There are few changes to the fire behavior indicators during this segment of the video. Building, Heat, and Flame indicators are essentially unchanged. Smoke above the roofline appears to lighten (at least briefly) and smoke on Side C continues to show limited buoyancy with a slightly pulsing air track at the first floor doorway.

What B-SAHF indicators can be observed at the door on Side C prior to forced entry (02:49-03:13)?

Figure 2. Conditions at 03:06 Minutes Elapsed Time in the Video Clip

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Figure 3. Conditions at 03:08 Minutes Elapsed Time in the Video Clip

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Building, Smoke, Heat and Flame indicators remain the same, but several more pulsations (03:05-03:13) providing a continuing, and more significant indication of ventilation controlled, decay stage fire conditions.

What indicators can be observed at the door while the firefighter attempts to remove the covering over the window adjacent to the door on Floor 1 (03:13-13:44)?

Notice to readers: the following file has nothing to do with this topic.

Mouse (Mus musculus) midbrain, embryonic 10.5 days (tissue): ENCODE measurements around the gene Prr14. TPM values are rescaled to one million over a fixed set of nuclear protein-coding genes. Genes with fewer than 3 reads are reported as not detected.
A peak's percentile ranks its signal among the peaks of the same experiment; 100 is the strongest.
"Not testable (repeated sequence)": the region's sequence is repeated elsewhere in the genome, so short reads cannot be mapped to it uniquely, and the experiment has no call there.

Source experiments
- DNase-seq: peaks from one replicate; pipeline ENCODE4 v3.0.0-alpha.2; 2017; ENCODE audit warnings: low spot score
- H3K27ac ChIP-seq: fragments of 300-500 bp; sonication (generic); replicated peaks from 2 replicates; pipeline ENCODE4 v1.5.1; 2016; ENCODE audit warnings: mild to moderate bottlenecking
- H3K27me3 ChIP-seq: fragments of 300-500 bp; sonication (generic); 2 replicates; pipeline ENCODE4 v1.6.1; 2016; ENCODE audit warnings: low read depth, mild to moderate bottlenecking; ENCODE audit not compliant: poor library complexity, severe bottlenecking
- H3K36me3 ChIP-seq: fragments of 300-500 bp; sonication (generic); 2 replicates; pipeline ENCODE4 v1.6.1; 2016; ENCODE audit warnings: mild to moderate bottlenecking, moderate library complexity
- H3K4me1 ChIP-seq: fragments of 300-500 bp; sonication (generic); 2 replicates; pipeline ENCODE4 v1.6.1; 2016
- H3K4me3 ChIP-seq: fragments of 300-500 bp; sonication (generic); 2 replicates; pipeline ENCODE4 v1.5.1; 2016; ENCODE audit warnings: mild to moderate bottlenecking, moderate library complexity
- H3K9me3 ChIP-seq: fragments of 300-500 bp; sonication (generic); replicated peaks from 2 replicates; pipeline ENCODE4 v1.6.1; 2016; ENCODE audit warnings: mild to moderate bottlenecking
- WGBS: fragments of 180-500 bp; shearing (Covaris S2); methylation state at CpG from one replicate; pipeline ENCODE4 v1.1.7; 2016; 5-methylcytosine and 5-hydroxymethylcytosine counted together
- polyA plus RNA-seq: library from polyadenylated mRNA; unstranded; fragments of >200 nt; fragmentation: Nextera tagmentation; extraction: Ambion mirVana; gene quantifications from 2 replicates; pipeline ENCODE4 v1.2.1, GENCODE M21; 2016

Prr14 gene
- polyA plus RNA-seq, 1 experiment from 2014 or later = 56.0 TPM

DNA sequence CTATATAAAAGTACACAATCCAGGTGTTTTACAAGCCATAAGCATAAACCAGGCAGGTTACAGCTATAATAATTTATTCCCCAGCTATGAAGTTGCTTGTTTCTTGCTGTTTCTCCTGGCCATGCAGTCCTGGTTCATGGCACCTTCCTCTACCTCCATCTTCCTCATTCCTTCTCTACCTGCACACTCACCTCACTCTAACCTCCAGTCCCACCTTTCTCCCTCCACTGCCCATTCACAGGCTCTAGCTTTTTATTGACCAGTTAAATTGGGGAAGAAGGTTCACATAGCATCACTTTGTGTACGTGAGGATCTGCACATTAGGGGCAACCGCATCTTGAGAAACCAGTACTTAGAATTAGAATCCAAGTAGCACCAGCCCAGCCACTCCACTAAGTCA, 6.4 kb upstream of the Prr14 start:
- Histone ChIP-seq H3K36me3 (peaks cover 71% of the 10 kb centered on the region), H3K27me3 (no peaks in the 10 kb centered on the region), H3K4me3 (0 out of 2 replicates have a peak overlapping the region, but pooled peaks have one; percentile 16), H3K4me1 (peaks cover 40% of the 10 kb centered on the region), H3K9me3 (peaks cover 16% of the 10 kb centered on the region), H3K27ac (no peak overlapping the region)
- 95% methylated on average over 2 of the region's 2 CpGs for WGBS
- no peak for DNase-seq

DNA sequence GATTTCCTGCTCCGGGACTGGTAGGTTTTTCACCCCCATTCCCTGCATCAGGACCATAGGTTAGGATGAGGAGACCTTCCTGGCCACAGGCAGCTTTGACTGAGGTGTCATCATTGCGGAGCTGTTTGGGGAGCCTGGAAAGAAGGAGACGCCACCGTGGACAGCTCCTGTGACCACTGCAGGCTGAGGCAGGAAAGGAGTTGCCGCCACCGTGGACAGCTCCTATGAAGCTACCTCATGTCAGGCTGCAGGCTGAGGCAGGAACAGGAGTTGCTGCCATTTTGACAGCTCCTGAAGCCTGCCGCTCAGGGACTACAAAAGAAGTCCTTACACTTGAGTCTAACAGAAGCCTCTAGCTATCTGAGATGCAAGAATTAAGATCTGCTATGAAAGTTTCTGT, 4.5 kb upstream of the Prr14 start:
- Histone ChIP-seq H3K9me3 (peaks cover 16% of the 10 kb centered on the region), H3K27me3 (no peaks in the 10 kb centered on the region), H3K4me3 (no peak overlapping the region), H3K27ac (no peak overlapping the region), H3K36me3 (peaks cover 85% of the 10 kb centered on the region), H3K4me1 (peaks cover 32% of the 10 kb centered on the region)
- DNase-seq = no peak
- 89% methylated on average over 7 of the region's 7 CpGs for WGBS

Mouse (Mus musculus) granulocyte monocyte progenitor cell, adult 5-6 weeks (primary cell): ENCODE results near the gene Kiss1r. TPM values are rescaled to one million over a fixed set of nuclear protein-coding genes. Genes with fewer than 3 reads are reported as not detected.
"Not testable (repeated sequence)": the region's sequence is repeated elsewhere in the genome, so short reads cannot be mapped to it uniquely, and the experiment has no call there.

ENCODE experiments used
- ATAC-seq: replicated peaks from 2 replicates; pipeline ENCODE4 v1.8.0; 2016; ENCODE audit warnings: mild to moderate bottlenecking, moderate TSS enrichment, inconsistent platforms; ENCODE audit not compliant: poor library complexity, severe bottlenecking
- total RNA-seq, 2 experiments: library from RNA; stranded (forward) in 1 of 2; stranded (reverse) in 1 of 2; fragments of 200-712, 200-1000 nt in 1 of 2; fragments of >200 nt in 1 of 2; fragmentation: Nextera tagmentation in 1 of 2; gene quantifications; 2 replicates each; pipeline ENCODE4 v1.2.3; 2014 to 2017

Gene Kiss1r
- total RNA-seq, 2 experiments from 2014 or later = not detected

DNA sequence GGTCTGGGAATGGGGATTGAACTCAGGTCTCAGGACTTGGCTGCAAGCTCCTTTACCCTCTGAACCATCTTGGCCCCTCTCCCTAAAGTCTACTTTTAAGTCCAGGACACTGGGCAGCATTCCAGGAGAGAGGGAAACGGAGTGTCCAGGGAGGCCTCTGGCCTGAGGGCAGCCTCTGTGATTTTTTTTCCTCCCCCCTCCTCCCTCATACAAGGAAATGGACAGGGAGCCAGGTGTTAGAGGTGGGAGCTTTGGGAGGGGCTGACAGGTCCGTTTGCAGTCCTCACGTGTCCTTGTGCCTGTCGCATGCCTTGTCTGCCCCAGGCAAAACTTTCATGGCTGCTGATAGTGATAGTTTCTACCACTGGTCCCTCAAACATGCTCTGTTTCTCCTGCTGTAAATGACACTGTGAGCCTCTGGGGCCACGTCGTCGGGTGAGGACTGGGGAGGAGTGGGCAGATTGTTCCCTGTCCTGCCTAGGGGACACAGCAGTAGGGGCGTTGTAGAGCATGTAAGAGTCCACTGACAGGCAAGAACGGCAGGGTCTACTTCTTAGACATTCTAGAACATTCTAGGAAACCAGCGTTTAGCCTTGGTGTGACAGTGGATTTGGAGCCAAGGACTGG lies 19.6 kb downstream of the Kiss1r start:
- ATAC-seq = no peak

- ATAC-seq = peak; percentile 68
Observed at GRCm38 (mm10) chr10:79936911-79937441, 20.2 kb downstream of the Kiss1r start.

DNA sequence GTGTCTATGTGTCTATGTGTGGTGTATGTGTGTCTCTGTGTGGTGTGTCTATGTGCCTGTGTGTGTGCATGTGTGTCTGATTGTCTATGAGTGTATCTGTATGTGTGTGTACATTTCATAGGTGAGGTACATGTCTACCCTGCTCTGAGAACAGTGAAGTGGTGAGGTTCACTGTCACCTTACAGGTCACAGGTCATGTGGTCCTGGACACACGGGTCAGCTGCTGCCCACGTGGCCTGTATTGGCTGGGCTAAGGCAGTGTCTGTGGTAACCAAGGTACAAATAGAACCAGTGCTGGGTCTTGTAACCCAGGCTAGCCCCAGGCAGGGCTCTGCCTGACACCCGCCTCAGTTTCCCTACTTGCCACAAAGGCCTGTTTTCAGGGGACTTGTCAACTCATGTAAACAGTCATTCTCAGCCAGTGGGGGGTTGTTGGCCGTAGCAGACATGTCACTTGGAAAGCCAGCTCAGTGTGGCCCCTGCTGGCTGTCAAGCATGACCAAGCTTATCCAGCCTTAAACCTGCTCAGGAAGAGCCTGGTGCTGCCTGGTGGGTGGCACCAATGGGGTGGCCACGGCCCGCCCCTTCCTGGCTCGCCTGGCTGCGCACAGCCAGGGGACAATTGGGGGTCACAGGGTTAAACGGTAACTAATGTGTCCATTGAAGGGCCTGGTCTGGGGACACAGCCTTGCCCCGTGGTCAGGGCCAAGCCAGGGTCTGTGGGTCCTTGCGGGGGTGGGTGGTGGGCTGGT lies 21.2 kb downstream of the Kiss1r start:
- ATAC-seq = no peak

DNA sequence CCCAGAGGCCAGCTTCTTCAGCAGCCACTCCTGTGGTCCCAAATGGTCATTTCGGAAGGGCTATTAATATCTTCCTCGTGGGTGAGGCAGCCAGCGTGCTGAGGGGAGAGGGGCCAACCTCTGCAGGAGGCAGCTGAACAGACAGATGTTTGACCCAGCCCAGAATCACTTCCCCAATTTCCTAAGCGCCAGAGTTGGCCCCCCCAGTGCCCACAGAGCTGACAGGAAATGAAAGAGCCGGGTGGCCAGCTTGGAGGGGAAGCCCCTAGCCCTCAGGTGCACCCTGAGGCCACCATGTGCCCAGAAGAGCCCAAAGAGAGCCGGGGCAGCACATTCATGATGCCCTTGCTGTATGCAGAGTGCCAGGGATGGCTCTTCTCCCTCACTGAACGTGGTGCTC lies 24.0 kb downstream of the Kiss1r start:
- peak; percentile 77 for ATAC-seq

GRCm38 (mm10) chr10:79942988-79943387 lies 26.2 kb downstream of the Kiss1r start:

No significant change in Building, Heat, or Flame Indicators. However, smoke from the doorway has darkened considerably and there is a pronounced pulsation as the firefighter on the ladder climbs to Floor 2 (03:26). It is important to note that some of the smoke movement observed in the video clip is fire induced, but that exterior movement is also significantly influenced by wind.

What B-SHAF indicators do you observe at the window on Floor 2 prior to breaking the glass (03:44)?

Figure 4. Conditions at 03:43 Minutes Elapsed Time in the Video Clip

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The window on Floor 2 is intact and appears to be tight as there is no smoke visible on the exterior. It is difficult to tell due to the angle from which the video was shot (and reflection from daylight), but it would be likely that the firefighter on the ladder could observe condensed pyrolizate on the window and smoke logging on Floor 2. It is interesting to note limited smoke discharge from the top of the door and window on Floor 1 in the brief period immediately prior to breaking the window on Floor 2.